Lakers fans, have you been refreshing Twitter over and over hoping to get news that the Lakers traded Russell Westbrook, made the team noticeably better, and made our free agency acquisitions more digestible? Welcome to my world.

Even understanding the Lakers’ extreme salary limitations, I had higher hopes for free agency.  While it lacked the Titanic-like disaster of the summer of the Mosgov/Deng contracts, it still felt underwhelming. I’m high on the Damian Jones and Thomas Bryant signings (though the stats bear out that I’m probably overly optimistic about what Bryant can do for this team). With very specific, defined roles playing alongside AD and LeBron, I think they can do well.

Juan Toscano-Anderson

I was non-plussed by the Juan Toscano-Anderson signing, given his lack of perimeter shooting.  The Lakers already have a defensive specialist who isn’t much of a shooter in Stanley Johnson.  But the more I have researched him and learned, the more he has grown on me. Using the BBall Index Player Comparisons tab in the Leaderboard App, I compared him to Stanley Johnson and was pleasantly surprised:

Offensively, JTA appears to be a much better playmaker than I had anticipated (but Johnson is no slouch in this department). JTA is a better Catch and Shoot 3-point shooter, but their 3-point shooting talent is pretty close – both hovering just under the 50th percentile. While not ideal, that’s not BAD; it’s certainly an upgrade from Russ’ 35.8th percentile rating. Defensively, it would be interesting to see both JTA and Johnson on the floor together. Both excel in passing lane defense, while JTA appears to be the better on-ball defender and Johnson grades out better as a chaser and in ball screen navigation. Offensively, I’m not sure you can really keep them on the floor together for very long unless a) one or both shows unexpected improvement as a shooter and/or b) they are surrounded by 3 knock down shooters.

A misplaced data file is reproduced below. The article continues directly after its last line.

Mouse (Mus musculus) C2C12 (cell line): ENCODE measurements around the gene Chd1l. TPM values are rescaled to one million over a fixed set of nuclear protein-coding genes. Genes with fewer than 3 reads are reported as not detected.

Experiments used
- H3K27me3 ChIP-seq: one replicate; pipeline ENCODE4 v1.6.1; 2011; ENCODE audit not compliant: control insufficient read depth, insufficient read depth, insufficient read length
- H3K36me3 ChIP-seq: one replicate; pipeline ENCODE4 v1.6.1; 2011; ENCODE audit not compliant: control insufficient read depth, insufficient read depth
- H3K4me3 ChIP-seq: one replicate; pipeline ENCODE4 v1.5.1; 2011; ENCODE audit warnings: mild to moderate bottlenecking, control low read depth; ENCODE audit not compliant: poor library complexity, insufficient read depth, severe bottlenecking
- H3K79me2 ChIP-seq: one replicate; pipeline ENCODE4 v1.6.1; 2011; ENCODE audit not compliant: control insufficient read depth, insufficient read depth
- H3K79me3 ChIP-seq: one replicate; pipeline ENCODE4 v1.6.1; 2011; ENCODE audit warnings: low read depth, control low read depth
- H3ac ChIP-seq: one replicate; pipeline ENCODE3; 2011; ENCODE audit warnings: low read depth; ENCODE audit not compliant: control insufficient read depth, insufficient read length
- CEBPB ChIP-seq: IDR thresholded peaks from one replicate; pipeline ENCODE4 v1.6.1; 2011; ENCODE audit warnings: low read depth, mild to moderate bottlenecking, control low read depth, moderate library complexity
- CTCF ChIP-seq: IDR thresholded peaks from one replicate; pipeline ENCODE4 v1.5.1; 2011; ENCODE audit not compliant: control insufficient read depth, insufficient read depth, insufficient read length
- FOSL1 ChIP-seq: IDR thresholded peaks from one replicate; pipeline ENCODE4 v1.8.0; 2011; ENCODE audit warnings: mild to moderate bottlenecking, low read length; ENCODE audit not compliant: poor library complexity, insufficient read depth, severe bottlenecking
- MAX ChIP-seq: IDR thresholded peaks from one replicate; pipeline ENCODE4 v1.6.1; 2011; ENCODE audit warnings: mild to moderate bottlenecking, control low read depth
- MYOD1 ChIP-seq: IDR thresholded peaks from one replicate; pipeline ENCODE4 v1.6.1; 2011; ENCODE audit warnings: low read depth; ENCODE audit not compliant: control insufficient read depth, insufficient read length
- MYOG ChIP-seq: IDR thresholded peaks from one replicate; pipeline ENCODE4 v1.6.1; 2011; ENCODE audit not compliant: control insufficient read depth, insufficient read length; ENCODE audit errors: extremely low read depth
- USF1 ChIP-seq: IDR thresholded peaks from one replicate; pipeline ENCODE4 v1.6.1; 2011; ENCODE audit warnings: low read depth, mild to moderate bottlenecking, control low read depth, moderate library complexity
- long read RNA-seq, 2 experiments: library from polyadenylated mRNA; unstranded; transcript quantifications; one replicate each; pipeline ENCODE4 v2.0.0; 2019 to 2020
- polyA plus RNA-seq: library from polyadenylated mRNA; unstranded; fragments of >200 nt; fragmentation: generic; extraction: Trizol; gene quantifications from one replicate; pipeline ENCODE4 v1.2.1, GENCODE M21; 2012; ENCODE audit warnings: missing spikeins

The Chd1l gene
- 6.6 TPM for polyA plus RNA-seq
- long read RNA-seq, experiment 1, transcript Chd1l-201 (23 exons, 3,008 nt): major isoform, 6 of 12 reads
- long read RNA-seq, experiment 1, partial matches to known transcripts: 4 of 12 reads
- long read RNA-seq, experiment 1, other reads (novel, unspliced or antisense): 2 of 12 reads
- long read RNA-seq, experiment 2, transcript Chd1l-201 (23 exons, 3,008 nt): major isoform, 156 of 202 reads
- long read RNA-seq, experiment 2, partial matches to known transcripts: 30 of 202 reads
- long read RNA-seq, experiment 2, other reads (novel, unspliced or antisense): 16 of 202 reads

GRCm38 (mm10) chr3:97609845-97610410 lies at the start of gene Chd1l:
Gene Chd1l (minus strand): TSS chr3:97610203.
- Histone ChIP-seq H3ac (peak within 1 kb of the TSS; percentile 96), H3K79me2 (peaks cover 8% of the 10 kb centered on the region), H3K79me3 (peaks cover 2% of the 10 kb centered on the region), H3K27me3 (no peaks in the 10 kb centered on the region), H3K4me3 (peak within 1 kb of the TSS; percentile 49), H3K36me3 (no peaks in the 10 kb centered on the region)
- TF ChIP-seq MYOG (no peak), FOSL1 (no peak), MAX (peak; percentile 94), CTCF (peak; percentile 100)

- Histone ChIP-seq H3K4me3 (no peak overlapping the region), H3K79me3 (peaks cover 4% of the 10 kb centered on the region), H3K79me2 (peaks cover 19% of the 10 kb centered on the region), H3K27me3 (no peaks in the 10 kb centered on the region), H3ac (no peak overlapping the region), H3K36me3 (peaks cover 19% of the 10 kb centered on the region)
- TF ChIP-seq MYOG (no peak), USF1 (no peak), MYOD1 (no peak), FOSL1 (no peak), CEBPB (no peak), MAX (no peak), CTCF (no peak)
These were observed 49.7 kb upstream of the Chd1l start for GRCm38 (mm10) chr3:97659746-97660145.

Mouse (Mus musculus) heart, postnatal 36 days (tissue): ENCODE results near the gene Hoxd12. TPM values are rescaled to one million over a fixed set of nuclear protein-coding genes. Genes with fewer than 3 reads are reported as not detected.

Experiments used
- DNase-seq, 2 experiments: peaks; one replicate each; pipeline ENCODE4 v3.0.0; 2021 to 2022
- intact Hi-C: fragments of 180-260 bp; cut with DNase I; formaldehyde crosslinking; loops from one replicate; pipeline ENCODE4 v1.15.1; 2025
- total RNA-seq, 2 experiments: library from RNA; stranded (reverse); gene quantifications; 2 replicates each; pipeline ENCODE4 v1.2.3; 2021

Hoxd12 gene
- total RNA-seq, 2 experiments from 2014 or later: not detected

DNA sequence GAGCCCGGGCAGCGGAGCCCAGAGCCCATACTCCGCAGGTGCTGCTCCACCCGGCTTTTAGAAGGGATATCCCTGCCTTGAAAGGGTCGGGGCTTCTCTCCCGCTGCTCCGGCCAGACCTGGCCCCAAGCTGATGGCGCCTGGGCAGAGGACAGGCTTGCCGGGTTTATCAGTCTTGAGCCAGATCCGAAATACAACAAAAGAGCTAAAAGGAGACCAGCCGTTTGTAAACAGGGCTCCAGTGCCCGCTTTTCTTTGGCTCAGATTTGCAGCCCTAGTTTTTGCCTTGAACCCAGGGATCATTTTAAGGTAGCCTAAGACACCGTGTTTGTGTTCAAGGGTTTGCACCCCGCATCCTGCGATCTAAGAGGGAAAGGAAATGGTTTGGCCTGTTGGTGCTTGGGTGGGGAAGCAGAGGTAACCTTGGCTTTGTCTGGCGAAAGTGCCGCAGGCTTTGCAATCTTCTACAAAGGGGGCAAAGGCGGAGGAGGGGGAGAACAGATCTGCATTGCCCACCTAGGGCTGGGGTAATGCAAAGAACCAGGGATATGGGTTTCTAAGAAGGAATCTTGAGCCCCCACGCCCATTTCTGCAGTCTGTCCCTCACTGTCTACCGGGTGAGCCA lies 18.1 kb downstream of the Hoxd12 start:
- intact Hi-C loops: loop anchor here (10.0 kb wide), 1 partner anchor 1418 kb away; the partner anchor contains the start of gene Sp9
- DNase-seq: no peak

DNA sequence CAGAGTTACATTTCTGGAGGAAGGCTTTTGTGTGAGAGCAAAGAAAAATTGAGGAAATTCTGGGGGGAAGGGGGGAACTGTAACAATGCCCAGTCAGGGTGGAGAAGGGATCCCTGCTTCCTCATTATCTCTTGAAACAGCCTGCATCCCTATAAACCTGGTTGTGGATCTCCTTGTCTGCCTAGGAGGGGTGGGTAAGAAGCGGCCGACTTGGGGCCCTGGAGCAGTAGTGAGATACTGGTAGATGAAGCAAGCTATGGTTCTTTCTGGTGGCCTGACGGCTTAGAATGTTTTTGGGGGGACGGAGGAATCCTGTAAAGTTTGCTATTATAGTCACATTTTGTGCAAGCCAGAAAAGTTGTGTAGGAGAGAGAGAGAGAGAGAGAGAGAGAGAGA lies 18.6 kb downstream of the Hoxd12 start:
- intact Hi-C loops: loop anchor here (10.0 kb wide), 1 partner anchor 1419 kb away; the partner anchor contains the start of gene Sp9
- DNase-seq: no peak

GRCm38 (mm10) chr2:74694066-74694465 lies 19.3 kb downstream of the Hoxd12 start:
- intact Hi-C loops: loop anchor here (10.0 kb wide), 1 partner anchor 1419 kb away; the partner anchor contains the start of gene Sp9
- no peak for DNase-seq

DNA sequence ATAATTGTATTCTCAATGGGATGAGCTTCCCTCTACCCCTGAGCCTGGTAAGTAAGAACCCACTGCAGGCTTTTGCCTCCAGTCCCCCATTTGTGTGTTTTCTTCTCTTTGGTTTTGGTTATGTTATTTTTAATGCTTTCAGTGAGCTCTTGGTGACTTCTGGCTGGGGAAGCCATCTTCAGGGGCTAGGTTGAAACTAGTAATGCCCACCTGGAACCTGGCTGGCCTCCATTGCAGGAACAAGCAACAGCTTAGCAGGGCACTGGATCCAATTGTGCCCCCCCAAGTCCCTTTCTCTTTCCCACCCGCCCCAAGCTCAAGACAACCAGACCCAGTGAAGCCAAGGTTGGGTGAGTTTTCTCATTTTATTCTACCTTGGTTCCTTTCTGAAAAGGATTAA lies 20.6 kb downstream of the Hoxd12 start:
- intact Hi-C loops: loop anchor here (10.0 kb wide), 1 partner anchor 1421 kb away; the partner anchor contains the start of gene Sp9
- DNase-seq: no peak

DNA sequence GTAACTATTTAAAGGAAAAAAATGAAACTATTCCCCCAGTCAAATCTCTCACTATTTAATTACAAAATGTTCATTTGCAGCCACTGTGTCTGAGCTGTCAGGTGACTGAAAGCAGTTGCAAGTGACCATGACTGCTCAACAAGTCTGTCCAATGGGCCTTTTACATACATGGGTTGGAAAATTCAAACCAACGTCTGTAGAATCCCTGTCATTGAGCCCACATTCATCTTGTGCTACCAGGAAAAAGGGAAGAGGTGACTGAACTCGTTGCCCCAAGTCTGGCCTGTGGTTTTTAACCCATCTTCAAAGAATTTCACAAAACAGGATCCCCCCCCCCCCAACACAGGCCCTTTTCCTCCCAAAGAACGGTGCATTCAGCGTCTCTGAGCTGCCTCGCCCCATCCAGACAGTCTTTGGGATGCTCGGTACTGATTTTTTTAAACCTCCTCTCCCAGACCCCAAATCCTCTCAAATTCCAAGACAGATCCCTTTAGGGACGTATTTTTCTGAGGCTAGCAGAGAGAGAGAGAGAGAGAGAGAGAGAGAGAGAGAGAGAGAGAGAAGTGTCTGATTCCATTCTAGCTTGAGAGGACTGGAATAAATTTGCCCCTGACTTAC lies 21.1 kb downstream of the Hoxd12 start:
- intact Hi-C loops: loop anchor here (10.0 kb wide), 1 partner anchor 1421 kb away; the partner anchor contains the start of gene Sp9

Troy Brown Jr.

The Lakers also signed Troy Brown, Jr.  As with Jones and Bryant, as long as he has a very specific, clearly defined role, he can fit well with this team. I’m not going to make much of Brown being a “Low Activity” defender in Chicago. Let’s be honest; if you are on the same team with Alex Caruso and Lonzo Ball, those two guys will be taking on the most difficult perimeter match ups.  When you look at the stats below, if he’s used properly, he has the tool to help this team win:

  1. His rebounding impact and free throw rate impact are both very good.
  2. He has a positive defensive impact, particularly on the perimeter.
  3. Like JTA, he rates out as a better playmaker than I had anticipated, though he wasn’t asked to do a lot of that in Chicago.
  4. He doesn’t move particularly well off the ball, but he’s a nice Catch and Shoot piece to take the floor with LeBron and AD.

From the Player Profiles tab of the Leaderboards App at BBI:

The last free agent acquisition, using the TPMLE, was Lonnie Walker. I am not going to get too into him as a player. Plenty has been made about his shortcomings, but to expect him to be even average as a shooter or defender next season will be asking for the moon and the stars. This is the signing that took the wind out of my sails. If the Lakers were hell bent on getting a project that could add value, I would have used this exception on Jalen Smith (who ended up resigning with Indy for less than what Walker will be making). Jalen Smith is not a perfect player, but he’s young, has the mobility to develop into a Jaden McDaniels type defender – as long as both Smith and the coaching staff are committed to developing this skill – and seemed to play much better (including as a 3 point shooter) after he was traded to Indianapolis last season.

But I’m not writing this to cry about what I didn’t get. In fact, I think the Lakers can be commended for learning their lessons from last off season. This free agent class is much better just because they’re significantly younger. With all due respect to last year’s veterans, those guys tended to run out of gas – physically, mentally, or both.  This is why the injection of youth last year from Stanley Johnson, Austin Reaves, and even Wenyen Gabriel stood out. Just having a younger and quicker free agent group should equate to more wins this upcoming season.

Where to Go From Here